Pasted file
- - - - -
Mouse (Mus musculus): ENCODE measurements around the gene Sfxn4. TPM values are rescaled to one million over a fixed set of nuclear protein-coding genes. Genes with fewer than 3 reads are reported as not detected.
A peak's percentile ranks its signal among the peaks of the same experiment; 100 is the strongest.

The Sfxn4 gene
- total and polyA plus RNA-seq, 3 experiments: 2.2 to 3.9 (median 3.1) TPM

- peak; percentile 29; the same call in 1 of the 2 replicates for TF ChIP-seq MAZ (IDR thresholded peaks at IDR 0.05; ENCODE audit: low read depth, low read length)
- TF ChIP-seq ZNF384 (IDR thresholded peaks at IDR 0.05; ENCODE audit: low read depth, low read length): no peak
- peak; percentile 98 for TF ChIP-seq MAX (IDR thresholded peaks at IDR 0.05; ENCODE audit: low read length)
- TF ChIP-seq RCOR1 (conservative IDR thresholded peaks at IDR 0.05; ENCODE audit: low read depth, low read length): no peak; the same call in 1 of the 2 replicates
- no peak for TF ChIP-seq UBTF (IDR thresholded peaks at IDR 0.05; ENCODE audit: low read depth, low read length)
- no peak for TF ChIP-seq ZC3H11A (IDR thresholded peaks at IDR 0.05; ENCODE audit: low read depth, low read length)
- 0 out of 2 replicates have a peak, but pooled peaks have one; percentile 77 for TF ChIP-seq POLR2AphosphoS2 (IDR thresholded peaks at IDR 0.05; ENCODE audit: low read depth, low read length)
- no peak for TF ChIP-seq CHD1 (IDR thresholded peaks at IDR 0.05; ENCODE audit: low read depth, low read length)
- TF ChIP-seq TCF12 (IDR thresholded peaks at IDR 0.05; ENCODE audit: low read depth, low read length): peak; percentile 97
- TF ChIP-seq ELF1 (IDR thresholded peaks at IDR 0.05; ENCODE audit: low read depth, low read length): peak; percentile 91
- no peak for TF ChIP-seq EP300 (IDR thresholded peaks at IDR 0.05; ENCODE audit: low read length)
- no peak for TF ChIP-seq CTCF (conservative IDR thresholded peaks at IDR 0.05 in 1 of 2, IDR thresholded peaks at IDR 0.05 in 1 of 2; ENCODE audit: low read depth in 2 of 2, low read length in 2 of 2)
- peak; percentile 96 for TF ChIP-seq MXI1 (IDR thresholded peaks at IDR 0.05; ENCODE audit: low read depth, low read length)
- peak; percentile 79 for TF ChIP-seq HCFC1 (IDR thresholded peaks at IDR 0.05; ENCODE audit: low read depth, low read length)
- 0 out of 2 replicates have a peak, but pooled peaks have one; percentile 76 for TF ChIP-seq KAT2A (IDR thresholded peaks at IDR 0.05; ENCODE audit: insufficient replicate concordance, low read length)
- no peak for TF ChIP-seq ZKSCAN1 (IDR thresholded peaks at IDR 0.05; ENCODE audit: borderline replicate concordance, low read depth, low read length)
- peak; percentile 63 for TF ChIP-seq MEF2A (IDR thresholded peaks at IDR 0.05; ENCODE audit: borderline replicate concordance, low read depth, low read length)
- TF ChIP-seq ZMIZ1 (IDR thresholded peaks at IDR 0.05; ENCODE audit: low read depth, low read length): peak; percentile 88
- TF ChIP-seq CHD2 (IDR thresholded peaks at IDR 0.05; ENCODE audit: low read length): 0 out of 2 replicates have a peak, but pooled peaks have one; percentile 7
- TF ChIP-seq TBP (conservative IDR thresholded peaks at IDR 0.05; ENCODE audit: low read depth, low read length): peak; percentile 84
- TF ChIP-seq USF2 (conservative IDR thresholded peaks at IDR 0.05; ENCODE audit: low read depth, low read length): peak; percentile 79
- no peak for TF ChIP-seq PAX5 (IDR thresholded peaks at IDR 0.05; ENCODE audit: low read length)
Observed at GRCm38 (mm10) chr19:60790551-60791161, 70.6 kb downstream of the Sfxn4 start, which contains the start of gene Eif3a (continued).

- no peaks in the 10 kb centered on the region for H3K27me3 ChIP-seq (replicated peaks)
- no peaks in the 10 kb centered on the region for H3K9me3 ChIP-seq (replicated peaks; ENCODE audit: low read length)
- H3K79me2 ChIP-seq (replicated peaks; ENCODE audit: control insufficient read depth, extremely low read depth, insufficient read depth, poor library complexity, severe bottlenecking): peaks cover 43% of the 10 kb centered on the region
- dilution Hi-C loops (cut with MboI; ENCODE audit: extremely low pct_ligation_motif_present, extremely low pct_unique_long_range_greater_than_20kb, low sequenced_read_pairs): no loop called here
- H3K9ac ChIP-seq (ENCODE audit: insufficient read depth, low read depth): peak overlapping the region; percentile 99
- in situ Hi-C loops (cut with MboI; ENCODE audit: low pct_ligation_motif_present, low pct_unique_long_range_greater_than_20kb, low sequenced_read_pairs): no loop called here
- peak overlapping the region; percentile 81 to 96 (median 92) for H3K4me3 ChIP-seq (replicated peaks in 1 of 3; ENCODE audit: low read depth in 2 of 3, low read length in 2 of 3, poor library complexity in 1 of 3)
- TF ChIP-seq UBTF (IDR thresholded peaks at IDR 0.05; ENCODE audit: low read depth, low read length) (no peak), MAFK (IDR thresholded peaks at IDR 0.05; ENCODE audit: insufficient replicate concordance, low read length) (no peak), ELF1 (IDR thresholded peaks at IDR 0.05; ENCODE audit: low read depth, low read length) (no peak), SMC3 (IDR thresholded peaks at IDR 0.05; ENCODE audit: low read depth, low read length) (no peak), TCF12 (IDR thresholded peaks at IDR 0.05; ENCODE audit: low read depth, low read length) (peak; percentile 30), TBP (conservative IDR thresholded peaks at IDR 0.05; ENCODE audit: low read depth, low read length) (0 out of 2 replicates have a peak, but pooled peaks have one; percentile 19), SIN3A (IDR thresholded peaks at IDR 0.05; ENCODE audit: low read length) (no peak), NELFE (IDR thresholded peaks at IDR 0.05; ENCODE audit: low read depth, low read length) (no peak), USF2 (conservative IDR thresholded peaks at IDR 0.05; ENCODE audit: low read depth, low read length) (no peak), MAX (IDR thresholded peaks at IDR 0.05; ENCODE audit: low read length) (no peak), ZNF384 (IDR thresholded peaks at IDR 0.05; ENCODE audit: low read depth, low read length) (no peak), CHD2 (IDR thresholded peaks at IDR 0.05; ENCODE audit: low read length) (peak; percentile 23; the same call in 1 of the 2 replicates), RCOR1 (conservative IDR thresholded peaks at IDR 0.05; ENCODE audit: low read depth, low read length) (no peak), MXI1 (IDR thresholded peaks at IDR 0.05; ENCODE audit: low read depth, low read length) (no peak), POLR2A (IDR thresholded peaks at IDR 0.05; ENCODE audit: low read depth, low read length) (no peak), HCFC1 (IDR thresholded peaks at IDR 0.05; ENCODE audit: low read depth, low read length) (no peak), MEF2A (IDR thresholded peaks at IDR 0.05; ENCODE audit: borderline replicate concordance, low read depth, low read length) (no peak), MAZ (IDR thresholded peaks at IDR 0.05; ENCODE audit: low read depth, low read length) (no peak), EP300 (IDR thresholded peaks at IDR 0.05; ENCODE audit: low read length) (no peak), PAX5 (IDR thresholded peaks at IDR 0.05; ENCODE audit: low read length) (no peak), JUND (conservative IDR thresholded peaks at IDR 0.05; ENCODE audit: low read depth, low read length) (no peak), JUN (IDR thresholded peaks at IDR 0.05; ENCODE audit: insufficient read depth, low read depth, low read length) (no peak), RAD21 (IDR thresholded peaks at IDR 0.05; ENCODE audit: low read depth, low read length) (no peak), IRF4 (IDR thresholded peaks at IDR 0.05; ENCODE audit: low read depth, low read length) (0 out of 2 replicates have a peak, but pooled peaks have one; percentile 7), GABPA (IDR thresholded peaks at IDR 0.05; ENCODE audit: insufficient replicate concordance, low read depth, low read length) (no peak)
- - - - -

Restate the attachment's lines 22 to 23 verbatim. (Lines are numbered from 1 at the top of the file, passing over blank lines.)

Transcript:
- TF ChIP-seq ZMIZ1 (IDR thresholded peaks at IDR 0.05; ENCODE audit: low read depth, low read length): peak; percentile 88
- TF ChIP-seq CHD2 (IDR thresholded peaks at IDR 0.05; ENCODE audit: low read length): 0 out of 2 replicates have a peak, but pooled peaks have one; percentile 7